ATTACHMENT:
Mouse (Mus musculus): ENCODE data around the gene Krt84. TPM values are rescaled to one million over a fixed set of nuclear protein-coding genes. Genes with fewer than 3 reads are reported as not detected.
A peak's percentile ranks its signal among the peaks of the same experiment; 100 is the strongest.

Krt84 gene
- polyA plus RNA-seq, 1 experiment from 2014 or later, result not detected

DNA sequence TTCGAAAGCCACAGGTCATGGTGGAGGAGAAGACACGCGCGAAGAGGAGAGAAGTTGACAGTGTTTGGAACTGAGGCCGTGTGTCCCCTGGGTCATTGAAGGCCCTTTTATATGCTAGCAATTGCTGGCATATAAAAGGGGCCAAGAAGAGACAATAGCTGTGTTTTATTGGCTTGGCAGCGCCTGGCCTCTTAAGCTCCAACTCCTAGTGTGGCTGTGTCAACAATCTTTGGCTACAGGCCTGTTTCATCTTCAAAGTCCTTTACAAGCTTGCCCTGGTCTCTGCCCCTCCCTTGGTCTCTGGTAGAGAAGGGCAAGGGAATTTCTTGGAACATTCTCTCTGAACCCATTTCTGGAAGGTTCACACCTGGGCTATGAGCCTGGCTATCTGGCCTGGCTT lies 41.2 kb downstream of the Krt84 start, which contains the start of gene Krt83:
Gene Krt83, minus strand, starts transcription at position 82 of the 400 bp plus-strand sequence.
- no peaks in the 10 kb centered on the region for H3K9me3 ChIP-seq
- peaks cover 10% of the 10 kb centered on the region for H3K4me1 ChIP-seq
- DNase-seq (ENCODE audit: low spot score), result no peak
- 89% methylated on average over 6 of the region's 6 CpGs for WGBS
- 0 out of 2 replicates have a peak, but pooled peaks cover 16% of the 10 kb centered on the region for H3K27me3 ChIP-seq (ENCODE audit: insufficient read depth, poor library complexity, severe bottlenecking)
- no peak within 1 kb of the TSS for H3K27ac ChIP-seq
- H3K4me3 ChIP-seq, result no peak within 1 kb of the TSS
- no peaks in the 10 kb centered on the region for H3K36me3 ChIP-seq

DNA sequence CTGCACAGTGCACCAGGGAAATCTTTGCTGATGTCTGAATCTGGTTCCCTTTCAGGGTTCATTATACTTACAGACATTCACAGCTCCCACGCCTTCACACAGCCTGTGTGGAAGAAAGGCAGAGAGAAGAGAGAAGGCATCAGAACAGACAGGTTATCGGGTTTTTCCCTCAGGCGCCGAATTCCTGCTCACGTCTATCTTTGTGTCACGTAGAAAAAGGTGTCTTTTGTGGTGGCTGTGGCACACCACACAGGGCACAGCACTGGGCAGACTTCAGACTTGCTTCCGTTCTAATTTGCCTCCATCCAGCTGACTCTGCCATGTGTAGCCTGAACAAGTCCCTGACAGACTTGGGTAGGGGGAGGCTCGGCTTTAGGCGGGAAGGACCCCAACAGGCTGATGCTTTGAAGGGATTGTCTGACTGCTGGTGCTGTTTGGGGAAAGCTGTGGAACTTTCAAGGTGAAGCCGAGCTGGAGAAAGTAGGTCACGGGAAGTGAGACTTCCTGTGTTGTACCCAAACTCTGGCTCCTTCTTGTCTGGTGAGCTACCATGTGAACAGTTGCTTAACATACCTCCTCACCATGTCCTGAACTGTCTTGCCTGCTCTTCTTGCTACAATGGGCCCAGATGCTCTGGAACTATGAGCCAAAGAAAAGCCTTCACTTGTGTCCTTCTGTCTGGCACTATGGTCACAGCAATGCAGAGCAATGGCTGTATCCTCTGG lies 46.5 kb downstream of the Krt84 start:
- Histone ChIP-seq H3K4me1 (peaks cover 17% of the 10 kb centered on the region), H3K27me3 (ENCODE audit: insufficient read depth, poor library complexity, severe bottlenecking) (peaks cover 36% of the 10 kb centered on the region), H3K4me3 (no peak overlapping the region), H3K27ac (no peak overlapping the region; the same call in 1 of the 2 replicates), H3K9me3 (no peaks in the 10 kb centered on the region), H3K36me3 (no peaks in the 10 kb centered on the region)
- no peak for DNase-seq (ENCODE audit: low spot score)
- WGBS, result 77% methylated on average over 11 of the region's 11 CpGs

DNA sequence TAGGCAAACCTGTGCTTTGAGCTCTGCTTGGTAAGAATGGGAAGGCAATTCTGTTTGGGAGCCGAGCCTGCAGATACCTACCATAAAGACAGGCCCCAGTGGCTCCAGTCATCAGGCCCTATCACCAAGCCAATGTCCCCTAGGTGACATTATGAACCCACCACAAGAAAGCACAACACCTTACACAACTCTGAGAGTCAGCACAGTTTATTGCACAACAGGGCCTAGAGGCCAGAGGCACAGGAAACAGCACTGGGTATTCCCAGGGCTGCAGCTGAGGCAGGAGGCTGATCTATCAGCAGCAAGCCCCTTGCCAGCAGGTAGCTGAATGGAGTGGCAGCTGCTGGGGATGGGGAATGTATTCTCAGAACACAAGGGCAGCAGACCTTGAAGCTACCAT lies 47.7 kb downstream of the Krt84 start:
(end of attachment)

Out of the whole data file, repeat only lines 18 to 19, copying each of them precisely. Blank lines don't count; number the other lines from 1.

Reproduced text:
- WGBS, result 77% methylated on average over 11 of the region's 11 CpGs

DNA sequence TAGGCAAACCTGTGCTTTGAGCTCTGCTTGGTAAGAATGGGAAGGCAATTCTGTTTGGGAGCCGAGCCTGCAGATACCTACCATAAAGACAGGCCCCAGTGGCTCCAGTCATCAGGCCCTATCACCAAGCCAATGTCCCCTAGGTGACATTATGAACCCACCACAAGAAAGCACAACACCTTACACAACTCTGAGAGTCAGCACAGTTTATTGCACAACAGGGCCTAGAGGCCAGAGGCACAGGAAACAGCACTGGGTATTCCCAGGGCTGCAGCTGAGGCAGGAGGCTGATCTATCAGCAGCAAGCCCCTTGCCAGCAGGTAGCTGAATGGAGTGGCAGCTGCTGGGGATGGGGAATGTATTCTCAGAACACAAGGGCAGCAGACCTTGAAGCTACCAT lies 47.7 kb downstream of the Krt84 start: